You may have even heard more about the term zoonosis these days, which means a disease that can be passed from animals to people. House pets do carry their own illnesses, some of which can be transmitted to humans – Salmonella, for example.  

Many pet owners have asked about different viruses and other diseases and whether they can be transmitted to their human family. The team at Parkside Animal Hospital is here to explain more about zoonotic disease and how you can protect your entire family, pet family included.

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HONK-Wheeze: What Is a Reverse Sneeze?

Pet Allergy -- Dog Sneezing

Have you ever been sitting enjoying some quality time with your dog when they let out a weird, honking noise and appear to be struggling to breathe? 

This scary phenomenon is called inspiratory paroxysmal respiration, also known as the reverse sneeze. While it seems like something for dog owners to worry about, in most cases it is a common condition that occurs without serious repercussions in dogs

While most reverse sneezes are completely harmless, there are some cases where it could be a sign of something more. The team at Parkside Animal Hospital is here to help you understand more about the reverse sneeze and what it means: 

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The Pet Lover’s Guide to Paw Diseases

dog showing his paws

There may not exactly be such a thing as a puppy podiatrist, but that doesn’t mean that pets don’t have trouble with their feet. Paw problems are a real issue, and Parkside Animal Hospital is equipped to help you and your furry friends with paw diseases of all kinds.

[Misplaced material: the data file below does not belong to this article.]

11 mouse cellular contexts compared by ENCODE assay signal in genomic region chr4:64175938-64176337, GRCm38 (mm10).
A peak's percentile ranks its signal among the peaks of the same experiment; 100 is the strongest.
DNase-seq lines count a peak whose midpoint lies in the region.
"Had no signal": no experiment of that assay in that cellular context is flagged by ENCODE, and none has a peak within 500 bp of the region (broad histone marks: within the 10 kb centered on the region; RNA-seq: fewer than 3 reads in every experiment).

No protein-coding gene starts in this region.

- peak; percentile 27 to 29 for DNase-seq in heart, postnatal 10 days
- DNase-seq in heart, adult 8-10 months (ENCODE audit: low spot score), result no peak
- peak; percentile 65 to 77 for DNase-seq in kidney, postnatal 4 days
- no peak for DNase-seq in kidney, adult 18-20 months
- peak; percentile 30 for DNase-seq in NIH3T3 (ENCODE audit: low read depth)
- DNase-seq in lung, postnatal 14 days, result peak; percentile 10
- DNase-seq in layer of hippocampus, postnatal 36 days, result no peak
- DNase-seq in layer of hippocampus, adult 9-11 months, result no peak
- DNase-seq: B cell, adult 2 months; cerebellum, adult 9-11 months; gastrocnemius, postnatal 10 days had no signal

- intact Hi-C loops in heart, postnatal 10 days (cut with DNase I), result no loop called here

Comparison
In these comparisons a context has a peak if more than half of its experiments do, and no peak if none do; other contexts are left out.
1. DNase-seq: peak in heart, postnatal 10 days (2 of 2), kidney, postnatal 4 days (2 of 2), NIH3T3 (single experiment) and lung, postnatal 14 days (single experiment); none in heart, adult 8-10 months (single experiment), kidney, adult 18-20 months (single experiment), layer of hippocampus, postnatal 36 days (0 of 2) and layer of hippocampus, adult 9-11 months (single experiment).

Protecting Those Pads

As a pet owner, it is your responsibility to pay attention and be proactive when it comes to their health. You put a lot of effort into your pet’s care, and adding a few checklist items that specifically have the feet at heart isn’t much to ask.

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A Toothy Topic: Why Dental Care for Pets Is Important to Overall Health

pet dental visit

Aside from the occasional dental chew, most pets don’t get much attention to their dental care. After all, wild animals seem to get on okay without toothbrushing, so why wouldn’t that be true for a companion animal? 

Actually, there is every reason why pet dental care should be on the top of the pet care list. Dental care for pets is paramount to overall health for several reasons, and is key to a pet’s well-being. The team at Parkside Animal Hospital is here to present a solid case for the importance of dental wellness for your four-legged friend.

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The Never-ending Itch: Allergies in Pets

Most of us who suffer from allergies rue the seasonal change when the pollen is high and everything is blooming. While beautiful, the misery of seasonal allergies can be felt with constant sneezing, itching, watery eyes, headaches, and so forth. Your pet may be feeling the change in the weather, too, with their own reactions to allergens.

Allergies in pets are a common problem The team Parkside Animal Hospital is here to help explain this common condition in pets and what you can do to help ease the itch.